long, what must be the length of the aluminum rod so
that the temperature at the junction is 50.0°C?
52. A box with a total surface area of 1.20 m2 and a wall
thickness of 4.00 cm is made of an insulating material.
A 10.0-W electric heater inside the box maintains the
inside temperature at 15.0°C above the outside temper-
ature. Find the thermal conductivity k of the insulating
53. (a) Calculate the R-value of a thermal window made of
two single panes of glass each 0.125 in. thick and sepa-
rated by a 0.250-in. air space. (b) By what factor is the
transfer of energy by heat through the window reduced
chapter 20 the First Law of thermodynamics
stream of the liquid while energy is added by heat
at a known rate. A liquid of density 900 kg/m3 flows
through the calorimeter with volume flow rate of
2.00 L/min. At steady state, a temperature difference
3.50°C is established between the input and output
points when energy is supplied at the rate of 200 W.
What is the specific heat of the liquid?
64. A flow calorimeter is an apparatus used to measure the
specific heat of a liquid. The technique of flow calo-
rimetry involves measuring the temperature differ-
ence between the input and output points of a flowing
stream of the liquid while energy is added by heat at
a known rate. A liquid of density r flows through the
calorimeter with volume flow rate R. At steady state, a
temperature difference DT is established between the
input and output points when energy is supplied at the
rate P. What is the specific heat of the liquid?
65. Review. Following a collision between a large space-
craft and an asteroid, a copper disk of radius 28.0 m
and thickness 1.20 m at a temperature of 850°C is
floating in space, rotating about its symmetry axis
with an angular speed of 25.0 rad/s. As the disk radi-
ates infrared light, its temperature falls to 20.0°C. No
external torque acts on the disk. (a)Find the change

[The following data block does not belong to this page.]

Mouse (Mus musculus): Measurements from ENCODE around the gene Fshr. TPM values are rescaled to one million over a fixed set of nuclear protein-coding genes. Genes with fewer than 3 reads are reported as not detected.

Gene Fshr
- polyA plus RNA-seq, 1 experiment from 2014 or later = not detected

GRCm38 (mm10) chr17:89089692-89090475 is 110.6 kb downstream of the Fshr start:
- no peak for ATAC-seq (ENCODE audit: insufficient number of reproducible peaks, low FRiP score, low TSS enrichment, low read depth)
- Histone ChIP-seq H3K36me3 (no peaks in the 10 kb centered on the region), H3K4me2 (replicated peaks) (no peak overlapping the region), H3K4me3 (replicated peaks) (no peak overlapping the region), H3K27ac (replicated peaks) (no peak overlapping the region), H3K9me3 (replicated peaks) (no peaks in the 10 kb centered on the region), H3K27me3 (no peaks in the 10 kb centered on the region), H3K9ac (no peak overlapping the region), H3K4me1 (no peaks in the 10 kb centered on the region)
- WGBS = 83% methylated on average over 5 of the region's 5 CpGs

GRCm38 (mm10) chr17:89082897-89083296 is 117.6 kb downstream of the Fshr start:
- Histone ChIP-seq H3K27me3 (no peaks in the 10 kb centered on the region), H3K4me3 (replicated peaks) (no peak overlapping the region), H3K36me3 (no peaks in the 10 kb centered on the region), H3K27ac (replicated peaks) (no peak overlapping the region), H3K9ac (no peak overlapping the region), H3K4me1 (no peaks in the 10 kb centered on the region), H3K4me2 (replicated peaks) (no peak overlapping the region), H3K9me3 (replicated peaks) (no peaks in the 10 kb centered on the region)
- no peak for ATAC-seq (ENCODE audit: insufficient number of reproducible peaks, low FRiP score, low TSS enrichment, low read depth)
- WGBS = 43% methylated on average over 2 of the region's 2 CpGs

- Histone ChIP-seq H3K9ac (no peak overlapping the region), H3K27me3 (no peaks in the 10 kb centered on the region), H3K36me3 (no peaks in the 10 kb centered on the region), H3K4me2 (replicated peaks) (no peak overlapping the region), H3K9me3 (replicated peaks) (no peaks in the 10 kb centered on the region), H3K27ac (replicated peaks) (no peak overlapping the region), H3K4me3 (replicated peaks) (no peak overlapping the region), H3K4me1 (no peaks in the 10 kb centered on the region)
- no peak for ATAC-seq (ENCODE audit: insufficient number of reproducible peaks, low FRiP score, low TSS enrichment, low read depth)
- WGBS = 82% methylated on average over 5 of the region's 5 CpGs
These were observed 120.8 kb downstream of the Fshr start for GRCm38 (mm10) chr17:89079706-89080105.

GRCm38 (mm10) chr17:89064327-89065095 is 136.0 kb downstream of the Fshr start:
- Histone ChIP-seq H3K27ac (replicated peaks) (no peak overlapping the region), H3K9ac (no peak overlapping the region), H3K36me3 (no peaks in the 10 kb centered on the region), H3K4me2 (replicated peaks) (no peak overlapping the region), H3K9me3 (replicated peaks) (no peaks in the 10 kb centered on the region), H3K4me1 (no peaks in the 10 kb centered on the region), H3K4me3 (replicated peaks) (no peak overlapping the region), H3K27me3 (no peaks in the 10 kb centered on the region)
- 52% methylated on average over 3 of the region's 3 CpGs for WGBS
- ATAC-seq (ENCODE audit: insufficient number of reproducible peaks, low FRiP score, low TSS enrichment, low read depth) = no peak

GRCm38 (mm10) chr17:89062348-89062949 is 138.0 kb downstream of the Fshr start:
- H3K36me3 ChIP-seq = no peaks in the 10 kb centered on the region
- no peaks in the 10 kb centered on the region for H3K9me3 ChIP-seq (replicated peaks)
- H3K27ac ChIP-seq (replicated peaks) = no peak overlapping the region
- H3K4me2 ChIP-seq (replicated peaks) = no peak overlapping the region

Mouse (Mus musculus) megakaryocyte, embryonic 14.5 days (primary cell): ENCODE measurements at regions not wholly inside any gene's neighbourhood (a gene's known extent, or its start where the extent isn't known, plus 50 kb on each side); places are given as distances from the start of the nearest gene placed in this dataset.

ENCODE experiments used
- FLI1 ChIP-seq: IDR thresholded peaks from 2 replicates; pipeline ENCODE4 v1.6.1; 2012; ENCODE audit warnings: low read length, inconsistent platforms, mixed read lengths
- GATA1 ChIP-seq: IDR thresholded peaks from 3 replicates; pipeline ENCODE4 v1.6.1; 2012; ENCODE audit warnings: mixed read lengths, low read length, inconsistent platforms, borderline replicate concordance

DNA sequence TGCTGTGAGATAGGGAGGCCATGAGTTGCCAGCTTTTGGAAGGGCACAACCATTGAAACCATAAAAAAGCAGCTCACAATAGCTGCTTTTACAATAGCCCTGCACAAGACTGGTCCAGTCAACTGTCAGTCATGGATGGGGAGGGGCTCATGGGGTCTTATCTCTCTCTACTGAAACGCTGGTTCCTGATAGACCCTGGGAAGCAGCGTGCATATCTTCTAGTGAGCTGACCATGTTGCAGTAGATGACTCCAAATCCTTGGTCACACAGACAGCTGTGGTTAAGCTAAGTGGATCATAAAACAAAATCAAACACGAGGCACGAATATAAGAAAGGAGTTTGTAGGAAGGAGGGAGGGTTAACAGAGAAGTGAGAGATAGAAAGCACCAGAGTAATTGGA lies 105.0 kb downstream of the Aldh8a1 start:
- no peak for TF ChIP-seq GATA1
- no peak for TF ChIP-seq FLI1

in kinetic energy of the disk. (b) Find the change in
internal energy of the disk. (c) Find the amount of
energy it radiates.
66. An ice-cube tray is filled with 75.0 g of water. After
the filled tray reaches an equilibrium temperature of
20.0°C, it is placed in a freezer set at 28.00°C to make
ice cubes. (a) Describe the processes that occur as
energy is being removed from the water to make ice.
(b) Calculate the energy that must be removed from
the water to make ice cubes at 28.00°C.
67. On a cold winter day, you buy roasted chestnuts from
a street vendor. Into the pocket of your down parka
you put the change he gives you: coins constituting
9.00 g of copper at –12.0°C. Your pocket already con-
tains 14.0 g of silver coins at 30.0°C. A short time later
the temperature of the copper coins is 4.00°C and is
increasing at a rate of 0.500°C/s. At this time, (a) what
is the temperature of the silver coins and (b) at what
rate is it changing?
68. The rate at which a resting person converts food energy
is called one’s basal metabolic rate (BMR). Assume that
the resulting internal energy leaves a person’s body
by radiation and convection of dry air. When you jog,
most of the food energy you burn above your BMR
becomes internal energy that would raise your body
temperature if it were not eliminated. Assume that
evaporation of perspiration is the mechanism for
eliminating this energy. Suppose a person is jogging
for “maximum fat burning,” converting food energy at
the rate 400 kcal/h above his BMR, and putting out
energy by work at the rate 60.0 W. Assume that the heat
of evaporation of water at body temperature is equal
to its heat of vaporization at 100°C. (a) Determine the
hourly rate at which water must evaporate from his
skin. (b) When you metabolize fat, the hydrogen atoms
much energy must be added to the gas by heat along
the indirect path IAF?
59. Gas in a container is at a pressure of 1.50 atm and a
volume of 4.00 m3. What is the work done on the gas
(a) if it expands at constant pressure to twice its initial
volume, and (b) if it is compressed at constant pressure
to one-quarter its initial volume?
60. Liquid nitrogen has a boiling point of 77.3 K and a
latent heat of vaporization of 2.01 3 105 J/kg. A 25.0-W
electric heating element is immersed in an insulated
vessel containing 25.0 L of liquid nitrogen at its boil-
ing point. How many kilograms of nitrogen are boiled
away in a period of 4.00 h?
61. An aluminum rod 0.500 m in length and with a cross-
sectional area of 2.50 cm2 is inserted into a thermally
insulated vessel containing liquid helium at 4.20 K.
The rod is initially at 300 K. (a) If one-half of the rod
is inserted into the helium, how many liters of helium
boil off by the time the inserted half cools to 4.20 K?
Assume the upper half does not yet cool. (b) If the cir-
cular surface of the upper end of the rod is maintained
at 300 K, what is the approximate boil-off rate of liq-
uid helium in liters per second after the lower half has
reached 4.20 K? (Aluminum has thermal conductivity
of 3 100 W/m · K at 4.20 K; ignore its temperature vari-
ation. The density of liquid helium is 125 kg/m3.)
62. Review. Two speeding lead bullets, one of mass 12.0g
moving to the right at 300 m/s and one of mass 8.00 g